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(vertebrate zoology)
A family of perissodactyl mammals in the superfamily Equoidea, including the horses, zebras, and donkeys.



a family of the order Perissodactyla. It comprises three subfamilies with approximately 20 genera, including extinct genera (such as Hyracotherium, Anchitherium, Mesohippus, Miohippus, Merychippus, Hipparion, and Pliohippus) and the only surviving genus, Equus.

The family comprises animals varying greatly in appearance and structure. With the exception of the most ancient (Eocene) representatives, equids are well-proportioned animals, with long legs and a very developed large third toe encased in a hoof; the second and fourth toes are greatly reduced (they are absent in modern equids). The facial part of the skull is greatly elongated. The cheek teeth are hypsodont and grow as they wear down. The equids evolved so as to adapt to fast running in open spaces and eating coarse vegetation. During the evolutionary process, the legs lengthened, the joints straightened, the middle toe enlarged, and the side toes gradually reduced. The face lengthened as the molars grew larger, and the premolars acquired a molar-like appearance and a complex folded chewing surface.

The history of the family Equidae has been well studied in North America, where they lived from the early Eocene epoch to the late Pliocene epoch. In the eastern hemisphere, in different geological periods there existed representatives of the family that were not linked to one another evolutionarily. The ancestors of the modern equids came to the eastern hemisphere from North America in the late Pliocene epoch, and in different parts of their vast area of distribution gave rise to different groups of modern equids. The history of the family’s development studied in detail by V. O. Kovalevskii is a classic example of research into the specific evolutionary paths of a large group of animals.


Kovalevskii, V. O. Sobranie nauchnykh trudov, vol. 2. Moscow, 1956.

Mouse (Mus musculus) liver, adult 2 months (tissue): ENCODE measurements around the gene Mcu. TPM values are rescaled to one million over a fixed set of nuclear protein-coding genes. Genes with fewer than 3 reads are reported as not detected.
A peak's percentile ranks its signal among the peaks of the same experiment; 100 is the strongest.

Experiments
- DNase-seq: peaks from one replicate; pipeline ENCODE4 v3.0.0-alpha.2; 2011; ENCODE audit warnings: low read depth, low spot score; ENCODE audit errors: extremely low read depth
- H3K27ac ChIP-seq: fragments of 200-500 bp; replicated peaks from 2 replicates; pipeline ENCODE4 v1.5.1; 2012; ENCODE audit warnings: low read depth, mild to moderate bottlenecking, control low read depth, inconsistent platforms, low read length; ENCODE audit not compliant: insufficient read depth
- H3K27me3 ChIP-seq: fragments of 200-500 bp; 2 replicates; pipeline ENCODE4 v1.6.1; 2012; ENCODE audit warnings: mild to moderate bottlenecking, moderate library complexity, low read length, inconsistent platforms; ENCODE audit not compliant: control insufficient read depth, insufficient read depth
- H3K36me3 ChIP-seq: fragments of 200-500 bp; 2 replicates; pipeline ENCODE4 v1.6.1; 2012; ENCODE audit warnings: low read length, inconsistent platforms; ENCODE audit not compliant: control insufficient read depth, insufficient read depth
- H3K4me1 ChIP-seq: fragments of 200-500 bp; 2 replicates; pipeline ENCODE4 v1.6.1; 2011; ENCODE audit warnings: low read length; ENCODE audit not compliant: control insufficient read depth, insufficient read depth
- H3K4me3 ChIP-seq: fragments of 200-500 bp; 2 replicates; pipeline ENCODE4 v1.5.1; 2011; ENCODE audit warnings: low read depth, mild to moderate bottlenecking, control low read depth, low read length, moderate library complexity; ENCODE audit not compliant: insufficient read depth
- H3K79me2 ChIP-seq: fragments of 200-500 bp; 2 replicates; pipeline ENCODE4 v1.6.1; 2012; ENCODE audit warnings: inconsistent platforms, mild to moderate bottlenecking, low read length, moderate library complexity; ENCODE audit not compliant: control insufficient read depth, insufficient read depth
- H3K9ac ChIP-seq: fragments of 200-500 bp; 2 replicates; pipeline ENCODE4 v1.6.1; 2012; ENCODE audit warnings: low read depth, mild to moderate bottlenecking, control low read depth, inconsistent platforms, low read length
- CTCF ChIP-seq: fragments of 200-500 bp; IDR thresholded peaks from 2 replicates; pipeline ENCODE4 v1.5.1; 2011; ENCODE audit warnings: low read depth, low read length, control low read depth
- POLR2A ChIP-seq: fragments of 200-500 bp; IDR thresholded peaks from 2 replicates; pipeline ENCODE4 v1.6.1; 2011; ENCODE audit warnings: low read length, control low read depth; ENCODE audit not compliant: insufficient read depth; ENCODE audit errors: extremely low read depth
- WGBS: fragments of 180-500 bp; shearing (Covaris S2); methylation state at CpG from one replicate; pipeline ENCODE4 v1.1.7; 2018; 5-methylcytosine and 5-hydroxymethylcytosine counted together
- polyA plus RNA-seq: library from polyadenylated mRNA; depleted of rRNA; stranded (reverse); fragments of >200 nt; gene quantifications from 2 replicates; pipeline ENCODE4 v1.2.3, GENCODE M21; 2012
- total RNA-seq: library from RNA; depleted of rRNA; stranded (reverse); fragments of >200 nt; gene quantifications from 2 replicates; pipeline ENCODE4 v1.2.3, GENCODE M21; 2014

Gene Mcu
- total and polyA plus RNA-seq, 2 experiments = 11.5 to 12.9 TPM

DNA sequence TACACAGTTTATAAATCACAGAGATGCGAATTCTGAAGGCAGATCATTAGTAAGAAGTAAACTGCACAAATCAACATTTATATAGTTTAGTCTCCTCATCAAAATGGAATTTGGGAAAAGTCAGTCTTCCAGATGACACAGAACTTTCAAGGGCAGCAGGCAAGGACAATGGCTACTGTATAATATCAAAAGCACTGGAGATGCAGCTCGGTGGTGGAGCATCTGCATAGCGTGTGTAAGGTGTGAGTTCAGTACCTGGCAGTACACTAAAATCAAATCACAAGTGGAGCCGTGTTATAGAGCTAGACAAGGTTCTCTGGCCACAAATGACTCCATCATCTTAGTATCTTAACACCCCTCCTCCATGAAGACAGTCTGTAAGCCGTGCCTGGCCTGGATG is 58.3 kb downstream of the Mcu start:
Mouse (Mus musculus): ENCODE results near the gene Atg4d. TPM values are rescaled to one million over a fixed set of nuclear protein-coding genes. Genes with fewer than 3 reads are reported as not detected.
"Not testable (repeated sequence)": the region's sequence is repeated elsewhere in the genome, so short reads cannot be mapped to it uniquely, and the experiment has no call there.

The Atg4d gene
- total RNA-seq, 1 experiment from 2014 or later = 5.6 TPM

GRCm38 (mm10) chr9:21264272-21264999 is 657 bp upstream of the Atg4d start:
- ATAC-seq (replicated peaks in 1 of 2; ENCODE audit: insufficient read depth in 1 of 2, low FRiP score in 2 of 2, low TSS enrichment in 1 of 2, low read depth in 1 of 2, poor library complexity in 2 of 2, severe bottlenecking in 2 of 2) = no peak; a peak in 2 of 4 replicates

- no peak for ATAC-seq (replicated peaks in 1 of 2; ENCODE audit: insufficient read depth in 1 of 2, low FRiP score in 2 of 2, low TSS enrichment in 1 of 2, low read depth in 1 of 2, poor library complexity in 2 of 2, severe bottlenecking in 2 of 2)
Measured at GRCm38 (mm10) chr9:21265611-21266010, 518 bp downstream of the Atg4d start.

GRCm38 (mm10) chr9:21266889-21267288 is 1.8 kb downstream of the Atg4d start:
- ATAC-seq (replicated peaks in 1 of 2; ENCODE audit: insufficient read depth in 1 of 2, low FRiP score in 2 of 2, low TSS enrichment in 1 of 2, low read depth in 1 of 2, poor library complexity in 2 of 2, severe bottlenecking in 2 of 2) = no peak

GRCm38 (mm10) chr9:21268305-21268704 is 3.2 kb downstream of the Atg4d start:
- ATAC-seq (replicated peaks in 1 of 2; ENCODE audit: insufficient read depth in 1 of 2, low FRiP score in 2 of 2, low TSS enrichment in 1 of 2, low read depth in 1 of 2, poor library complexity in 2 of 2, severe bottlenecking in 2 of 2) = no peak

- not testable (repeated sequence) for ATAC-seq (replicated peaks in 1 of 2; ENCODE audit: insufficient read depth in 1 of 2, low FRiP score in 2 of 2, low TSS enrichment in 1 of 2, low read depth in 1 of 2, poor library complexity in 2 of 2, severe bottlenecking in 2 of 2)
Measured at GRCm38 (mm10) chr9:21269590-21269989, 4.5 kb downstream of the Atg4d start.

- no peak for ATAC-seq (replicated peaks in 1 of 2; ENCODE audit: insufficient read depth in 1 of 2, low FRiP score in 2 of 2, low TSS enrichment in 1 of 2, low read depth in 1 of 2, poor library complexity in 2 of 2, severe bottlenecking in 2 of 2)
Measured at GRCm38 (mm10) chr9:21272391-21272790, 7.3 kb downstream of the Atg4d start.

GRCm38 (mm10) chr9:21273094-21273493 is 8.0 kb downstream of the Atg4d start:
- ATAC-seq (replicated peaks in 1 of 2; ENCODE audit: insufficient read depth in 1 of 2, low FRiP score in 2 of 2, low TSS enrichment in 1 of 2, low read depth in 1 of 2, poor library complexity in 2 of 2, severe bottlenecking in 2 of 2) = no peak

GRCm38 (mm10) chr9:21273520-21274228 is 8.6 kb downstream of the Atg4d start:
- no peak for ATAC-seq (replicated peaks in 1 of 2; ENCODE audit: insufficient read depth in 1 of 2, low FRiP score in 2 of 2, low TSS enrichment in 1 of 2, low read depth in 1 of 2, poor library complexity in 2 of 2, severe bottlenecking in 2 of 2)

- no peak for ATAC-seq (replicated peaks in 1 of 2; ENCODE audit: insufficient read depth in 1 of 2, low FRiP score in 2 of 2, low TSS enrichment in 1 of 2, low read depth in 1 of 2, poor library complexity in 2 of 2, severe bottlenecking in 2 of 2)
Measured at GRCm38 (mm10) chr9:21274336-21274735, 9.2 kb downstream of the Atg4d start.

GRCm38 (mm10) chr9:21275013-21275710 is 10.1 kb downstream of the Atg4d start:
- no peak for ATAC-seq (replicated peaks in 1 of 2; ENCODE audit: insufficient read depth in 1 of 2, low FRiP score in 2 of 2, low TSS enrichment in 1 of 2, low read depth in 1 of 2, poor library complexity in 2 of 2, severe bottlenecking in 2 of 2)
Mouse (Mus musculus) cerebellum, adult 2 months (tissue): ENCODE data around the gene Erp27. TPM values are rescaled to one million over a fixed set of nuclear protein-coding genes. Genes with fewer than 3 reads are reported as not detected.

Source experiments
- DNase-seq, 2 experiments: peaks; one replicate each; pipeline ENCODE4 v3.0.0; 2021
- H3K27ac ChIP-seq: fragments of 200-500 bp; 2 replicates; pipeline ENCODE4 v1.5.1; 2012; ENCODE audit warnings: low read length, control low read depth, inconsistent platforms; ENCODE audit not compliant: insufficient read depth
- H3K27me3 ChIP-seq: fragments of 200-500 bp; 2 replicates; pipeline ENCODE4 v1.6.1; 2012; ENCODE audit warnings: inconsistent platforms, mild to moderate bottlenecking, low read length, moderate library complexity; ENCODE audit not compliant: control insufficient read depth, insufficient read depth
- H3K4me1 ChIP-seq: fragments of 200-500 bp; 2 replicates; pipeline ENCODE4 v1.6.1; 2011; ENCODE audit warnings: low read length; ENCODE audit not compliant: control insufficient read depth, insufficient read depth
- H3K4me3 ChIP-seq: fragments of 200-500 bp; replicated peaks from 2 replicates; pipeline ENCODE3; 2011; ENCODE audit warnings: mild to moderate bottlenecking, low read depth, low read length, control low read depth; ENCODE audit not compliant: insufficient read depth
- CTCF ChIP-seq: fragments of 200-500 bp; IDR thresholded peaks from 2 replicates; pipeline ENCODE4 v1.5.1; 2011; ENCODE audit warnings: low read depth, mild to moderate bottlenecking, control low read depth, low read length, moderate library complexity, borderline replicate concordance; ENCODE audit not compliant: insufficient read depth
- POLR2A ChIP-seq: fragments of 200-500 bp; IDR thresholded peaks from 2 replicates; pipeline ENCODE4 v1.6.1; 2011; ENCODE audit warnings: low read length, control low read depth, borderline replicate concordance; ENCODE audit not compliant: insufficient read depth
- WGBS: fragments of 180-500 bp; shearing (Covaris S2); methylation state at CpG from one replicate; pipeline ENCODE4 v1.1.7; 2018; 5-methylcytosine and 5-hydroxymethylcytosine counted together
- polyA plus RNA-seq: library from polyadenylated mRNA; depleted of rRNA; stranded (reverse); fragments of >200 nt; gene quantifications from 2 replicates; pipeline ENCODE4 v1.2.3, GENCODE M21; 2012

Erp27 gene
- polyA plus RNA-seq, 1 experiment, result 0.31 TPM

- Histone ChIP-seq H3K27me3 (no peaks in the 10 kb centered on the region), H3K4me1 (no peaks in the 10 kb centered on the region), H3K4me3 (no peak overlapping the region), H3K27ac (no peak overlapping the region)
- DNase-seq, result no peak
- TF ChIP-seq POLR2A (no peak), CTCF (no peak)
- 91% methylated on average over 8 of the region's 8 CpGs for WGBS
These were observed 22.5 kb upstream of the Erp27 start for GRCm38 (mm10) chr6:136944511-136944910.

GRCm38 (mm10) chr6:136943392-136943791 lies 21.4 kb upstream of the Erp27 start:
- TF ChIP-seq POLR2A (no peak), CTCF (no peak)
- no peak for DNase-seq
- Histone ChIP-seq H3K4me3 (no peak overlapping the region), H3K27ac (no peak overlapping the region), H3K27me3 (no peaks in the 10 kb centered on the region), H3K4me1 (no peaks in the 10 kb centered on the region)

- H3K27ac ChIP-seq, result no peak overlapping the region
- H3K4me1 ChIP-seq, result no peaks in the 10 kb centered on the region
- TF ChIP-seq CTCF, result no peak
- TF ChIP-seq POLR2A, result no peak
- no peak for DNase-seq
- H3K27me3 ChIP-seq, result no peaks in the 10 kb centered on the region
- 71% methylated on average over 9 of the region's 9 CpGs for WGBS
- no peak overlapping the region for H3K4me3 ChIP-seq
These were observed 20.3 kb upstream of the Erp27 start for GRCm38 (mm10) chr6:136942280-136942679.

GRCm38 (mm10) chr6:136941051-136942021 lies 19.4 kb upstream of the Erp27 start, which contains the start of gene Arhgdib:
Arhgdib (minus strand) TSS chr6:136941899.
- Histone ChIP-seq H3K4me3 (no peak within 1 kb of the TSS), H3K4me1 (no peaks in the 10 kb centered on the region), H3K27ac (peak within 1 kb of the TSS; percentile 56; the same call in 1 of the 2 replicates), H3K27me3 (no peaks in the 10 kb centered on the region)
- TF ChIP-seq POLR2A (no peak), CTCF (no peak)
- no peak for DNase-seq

Osnovy paleontologii: Mlekopitaiushchie. Moscow, 1962.
Simpson, G. G. Horses. New York, 1951.


References in periodicals archive ?
Using such data may not only enhance our general understanding of life-history trade-offs, but also breeding protocols and thus offspring production aiding reintroduction or conservation projects for these highly endangered equids (Nowak 1999, Bahloul et al.
2008: Resource selection by sympatric wild equids in the Mongolian Gobi.
Actually, while treating the topic of donkeys, the author also deals with other equids, such as onagers, horses, and hybrids.
Merriam's vision, passion and dedication to thousands of working equids and their families.
A comparison of equid taxa from both sites would provide improved understanding of the relative age of the assemblage at the Mission Pit, and would provide unique insight into environmental variation within the northern Great Plains during the medial to late Miocene.
That this building was associated in some way with the breeding or trading of the hybrid kunga equids is attested by cuneiform documents recording the receipt or dispatch of these animals, found in courtyard 43 near the door of the temple antecella (Eidem et al.
38) In all Lemuel' s mulish and self-imposed hybridity, sensuality had appeared to retreat with the female Yahoo, but it seems that at least one reader had suspected a hidden desire (on Mary' s part if not on her husband's) that he might be hung like an equid.
The only equid in the area, plains zebra Equus burchelli bohmi, had to be omitted from our analysis as sex and age classes could not be determined unambiguously in the field.
Epidemiological investigation of equid herpesvirus-4 (EHV-4) excretion assessed by nasal swabs taken from thoroughbred foals.
1999): "Intertaxonomic variability in patterns of bone density and the differential representation of bovid, cervid and equid elements in the archaeological record", American Antiquity, 64, pp.
While it is far from mainstream, equine cloning has progressed steadily since the first equid clones were born in 2003 - three mule foals produced at the University of Idaho, and a horse foal born in the Laboratory of Reproductive Technology in Cremona, Italy.
A sampling of topics: metabolic responses of muscle to exercise, causal factors of equine stereotypy, development and application of modern breeding technologies to the horse, towards a common equine rationing system across the European Union, exploiting dietary fiber in equid diets, and the challenge of attracting and retaining sponsorship in eventing.